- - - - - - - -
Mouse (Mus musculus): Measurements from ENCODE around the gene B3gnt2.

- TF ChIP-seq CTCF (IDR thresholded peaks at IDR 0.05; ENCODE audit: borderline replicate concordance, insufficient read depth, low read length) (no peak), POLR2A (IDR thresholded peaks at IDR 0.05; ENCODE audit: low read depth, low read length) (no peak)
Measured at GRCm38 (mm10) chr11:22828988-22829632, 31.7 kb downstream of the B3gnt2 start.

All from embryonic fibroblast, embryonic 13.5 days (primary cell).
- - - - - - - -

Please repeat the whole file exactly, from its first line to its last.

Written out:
Mouse (Mus musculus): Measurements from ENCODE around the gene B3gnt2.

- TF ChIP-seq CTCF (IDR thresholded peaks at IDR 0.05; ENCODE audit: borderline replicate concordance, insufficient read depth, low read length) (no peak), POLR2A (IDR thresholded peaks at IDR 0.05; ENCODE audit: low read depth, low read length) (no peak)
Measured at GRCm38 (mm10) chr11:22828988-22829632, 31.7 kb downstream of the B3gnt2 start.

All from embryonic fibroblast, embryonic 13.5 days (primary cell).